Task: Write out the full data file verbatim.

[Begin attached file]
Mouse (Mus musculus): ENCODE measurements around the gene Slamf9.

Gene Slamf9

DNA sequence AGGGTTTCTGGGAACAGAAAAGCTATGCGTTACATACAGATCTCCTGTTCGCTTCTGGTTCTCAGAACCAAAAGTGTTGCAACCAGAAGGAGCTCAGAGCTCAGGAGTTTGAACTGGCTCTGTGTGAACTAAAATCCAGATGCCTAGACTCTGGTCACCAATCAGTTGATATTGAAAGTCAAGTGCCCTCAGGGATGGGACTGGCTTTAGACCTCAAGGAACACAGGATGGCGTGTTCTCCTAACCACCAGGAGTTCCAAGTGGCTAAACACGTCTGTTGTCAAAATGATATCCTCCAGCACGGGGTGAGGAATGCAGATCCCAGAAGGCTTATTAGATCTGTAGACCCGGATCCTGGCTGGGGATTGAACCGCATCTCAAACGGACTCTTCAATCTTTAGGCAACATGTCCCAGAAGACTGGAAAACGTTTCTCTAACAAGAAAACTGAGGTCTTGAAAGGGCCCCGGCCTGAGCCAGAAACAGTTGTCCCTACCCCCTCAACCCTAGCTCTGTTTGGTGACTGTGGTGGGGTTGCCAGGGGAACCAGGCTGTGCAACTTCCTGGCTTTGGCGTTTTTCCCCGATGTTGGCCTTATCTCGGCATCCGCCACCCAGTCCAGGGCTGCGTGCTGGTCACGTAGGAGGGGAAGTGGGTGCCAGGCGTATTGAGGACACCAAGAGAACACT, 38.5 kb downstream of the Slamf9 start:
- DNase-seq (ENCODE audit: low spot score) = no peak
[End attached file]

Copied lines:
Mouse (Mus musculus): ENCODE measurements around the gene Slamf9.

Gene Slamf9

DNA sequence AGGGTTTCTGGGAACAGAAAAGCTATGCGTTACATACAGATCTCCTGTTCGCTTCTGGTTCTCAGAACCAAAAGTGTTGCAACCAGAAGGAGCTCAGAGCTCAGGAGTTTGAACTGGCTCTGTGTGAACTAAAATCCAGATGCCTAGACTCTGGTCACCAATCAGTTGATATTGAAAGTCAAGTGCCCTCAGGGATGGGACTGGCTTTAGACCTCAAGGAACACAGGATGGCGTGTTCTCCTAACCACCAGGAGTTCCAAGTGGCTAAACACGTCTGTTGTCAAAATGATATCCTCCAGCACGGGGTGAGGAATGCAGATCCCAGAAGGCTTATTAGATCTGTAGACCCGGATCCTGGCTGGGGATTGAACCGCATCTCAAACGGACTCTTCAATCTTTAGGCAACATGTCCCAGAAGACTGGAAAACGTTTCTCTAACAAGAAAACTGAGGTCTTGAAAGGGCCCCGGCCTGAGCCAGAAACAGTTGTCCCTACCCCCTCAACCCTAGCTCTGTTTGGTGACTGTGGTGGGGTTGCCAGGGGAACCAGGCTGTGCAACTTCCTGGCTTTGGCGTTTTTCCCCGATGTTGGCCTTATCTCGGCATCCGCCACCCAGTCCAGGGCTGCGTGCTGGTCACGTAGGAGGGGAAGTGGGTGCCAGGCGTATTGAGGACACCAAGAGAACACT, 38.5 kb downstream of the Slamf9 start:
- DNase-seq (ENCODE audit: low spot score) = no peak